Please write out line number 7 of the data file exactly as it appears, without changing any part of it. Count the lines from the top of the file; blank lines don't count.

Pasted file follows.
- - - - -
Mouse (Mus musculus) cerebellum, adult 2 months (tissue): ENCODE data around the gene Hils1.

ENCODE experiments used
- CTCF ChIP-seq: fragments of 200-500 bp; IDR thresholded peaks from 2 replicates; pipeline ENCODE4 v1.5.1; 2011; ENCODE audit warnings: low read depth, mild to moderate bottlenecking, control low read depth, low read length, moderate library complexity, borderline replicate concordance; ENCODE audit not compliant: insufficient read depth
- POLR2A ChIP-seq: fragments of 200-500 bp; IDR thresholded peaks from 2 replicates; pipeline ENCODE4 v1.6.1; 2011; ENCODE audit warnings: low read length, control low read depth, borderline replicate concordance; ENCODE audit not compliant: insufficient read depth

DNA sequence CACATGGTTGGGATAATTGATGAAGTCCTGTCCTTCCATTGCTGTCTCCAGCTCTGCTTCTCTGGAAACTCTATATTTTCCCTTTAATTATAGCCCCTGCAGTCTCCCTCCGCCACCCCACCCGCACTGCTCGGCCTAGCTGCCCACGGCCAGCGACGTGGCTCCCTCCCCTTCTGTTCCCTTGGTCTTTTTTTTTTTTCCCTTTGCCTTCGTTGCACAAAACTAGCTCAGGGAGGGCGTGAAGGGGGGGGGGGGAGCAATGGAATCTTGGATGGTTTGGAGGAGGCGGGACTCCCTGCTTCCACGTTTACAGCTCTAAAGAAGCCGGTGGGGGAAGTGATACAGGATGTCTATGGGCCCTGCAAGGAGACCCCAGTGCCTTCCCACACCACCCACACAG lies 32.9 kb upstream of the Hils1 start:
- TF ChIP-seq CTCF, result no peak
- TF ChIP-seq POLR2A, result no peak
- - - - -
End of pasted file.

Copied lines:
- TF ChIP-seq POLR2A, result no peak